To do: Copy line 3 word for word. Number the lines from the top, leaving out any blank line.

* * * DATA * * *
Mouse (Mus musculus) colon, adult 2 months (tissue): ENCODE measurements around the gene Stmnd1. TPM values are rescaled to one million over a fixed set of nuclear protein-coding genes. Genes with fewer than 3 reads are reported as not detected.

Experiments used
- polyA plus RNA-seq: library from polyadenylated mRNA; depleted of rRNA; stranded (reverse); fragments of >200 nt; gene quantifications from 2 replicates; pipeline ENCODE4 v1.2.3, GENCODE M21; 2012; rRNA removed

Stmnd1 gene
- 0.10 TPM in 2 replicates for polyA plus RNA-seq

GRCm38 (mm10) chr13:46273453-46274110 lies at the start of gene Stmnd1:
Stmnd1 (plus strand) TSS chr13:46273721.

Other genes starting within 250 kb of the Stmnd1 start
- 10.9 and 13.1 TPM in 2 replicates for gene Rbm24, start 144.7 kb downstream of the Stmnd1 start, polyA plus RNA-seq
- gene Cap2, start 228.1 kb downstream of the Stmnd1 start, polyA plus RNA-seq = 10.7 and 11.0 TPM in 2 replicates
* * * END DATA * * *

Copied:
- polyA plus RNA-seq: library from polyadenylated mRNA; depleted of rRNA; stranded (reverse); fragments of >200 nt; gene quantifications from 2 replicates; pipeline ENCODE4 v1.2.3, GENCODE M21; 2012; rRNA removed